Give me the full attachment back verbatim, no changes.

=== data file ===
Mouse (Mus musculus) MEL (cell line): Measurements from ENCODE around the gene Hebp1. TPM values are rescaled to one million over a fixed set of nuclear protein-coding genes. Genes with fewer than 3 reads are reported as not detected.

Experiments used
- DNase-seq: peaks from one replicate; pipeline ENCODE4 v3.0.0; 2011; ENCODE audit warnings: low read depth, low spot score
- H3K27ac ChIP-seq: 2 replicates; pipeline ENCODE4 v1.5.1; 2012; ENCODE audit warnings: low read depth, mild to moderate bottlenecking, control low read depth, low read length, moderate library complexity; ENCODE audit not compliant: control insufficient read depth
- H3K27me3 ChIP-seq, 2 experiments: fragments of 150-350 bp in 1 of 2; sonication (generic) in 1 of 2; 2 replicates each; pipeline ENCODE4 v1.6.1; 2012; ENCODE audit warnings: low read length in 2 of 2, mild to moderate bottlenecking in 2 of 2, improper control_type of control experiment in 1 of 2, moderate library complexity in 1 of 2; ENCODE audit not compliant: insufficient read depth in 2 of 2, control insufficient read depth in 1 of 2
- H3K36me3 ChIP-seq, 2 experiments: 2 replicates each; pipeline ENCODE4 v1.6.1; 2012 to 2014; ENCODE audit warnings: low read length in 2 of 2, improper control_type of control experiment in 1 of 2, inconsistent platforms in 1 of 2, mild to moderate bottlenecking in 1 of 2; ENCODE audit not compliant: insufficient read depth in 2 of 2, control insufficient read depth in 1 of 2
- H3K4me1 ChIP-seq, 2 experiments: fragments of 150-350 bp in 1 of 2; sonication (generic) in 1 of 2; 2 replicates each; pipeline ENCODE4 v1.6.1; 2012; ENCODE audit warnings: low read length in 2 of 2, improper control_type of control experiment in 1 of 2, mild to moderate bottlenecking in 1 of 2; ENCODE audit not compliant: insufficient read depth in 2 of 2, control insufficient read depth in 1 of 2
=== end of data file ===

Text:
Mouse (Mus musculus) MEL (cell line): Measurements from ENCODE around the gene Hebp1. TPM values are rescaled to one million over a fixed set of nuclear protein-coding genes. Genes with fewer than 3 reads are reported as not detected.

Experiments used
- DNase-seq: peaks from one replicate; pipeline ENCODE4 v3.0.0; 2011; ENCODE audit warnings: low read depth, low spot score
- H3K27ac ChIP-seq: 2 replicates; pipeline ENCODE4 v1.5.1; 2012; ENCODE audit warnings: low read depth, mild to moderate bottlenecking, control low read depth, low read length, moderate library complexity; ENCODE audit not compliant: control insufficient read depth
- H3K27me3 ChIP-seq, 2 experiments: fragments of 150-350 bp in 1 of 2; sonication (generic) in 1 of 2; 2 replicates each; pipeline ENCODE4 v1.6.1; 2012; ENCODE audit warnings: low read length in 2 of 2, mild to moderate bottlenecking in 2 of 2, improper control_type of control experiment in 1 of 2, moderate library complexity in 1 of 2; ENCODE audit not compliant: insufficient read depth in 2 of 2, control insufficient read depth in 1 of 2
- H3K36me3 ChIP-seq, 2 experiments: 2 replicates each; pipeline ENCODE4 v1.6.1; 2012 to 2014; ENCODE audit warnings: low read length in 2 of 2, improper control_type of control experiment in 1 of 2, inconsistent platforms in 1 of 2, mild to moderate bottlenecking in 1 of 2; ENCODE audit not compliant: insufficient read depth in 2 of 2, control insufficient read depth in 1 of 2
- H3K4me1 ChIP-seq, 2 experiments: fragments of 150-350 bp in 1 of 2; sonication (generic) in 1 of 2; 2 replicates each; pipeline ENCODE4 v1.6.1; 2012; ENCODE audit warnings: low read length in 2 of 2, improper control_type of control experiment in 1 of 2, mild to moderate bottlenecking in 1 of 2; ENCODE audit not compliant: insufficient read depth in 2 of 2, control insufficient read depth in 1 of 2